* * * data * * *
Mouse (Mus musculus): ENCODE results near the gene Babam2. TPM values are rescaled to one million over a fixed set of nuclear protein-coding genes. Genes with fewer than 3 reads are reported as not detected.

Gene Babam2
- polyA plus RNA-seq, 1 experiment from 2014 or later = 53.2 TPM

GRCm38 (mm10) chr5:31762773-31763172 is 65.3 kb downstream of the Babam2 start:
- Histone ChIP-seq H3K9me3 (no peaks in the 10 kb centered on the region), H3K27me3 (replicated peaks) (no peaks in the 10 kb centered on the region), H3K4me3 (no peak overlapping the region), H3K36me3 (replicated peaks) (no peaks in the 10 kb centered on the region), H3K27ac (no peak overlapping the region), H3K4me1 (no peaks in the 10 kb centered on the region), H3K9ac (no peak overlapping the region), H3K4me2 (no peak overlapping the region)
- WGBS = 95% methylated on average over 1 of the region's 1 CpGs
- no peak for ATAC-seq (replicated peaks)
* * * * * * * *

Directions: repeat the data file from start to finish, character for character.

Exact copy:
Mouse (Mus musculus): ENCODE results near the gene Babam2. TPM values are rescaled to one million over a fixed set of nuclear protein-coding genes. Genes with fewer than 3 reads are reported as not detected.

Gene Babam2
- polyA plus RNA-seq, 1 experiment from 2014 or later = 53.2 TPM

GRCm38 (mm10) chr5:31762773-31763172 is 65.3 kb downstream of the Babam2 start:
- Histone ChIP-seq H3K9me3 (no peaks in the 10 kb centered on the region), H3K27me3 (replicated peaks) (no peaks in the 10 kb centered on the region), H3K4me3 (no peak overlapping the region), H3K36me3 (replicated peaks) (no peaks in the 10 kb centered on the region), H3K27ac (no peak overlapping the region), H3K4me1 (no peaks in the 10 kb centered on the region), H3K9ac (no peak overlapping the region), H3K4me2 (no peak overlapping the region)
- WGBS = 95% methylated on average over 1 of the region's 1 CpGs
- no peak for ATAC-seq (replicated peaks)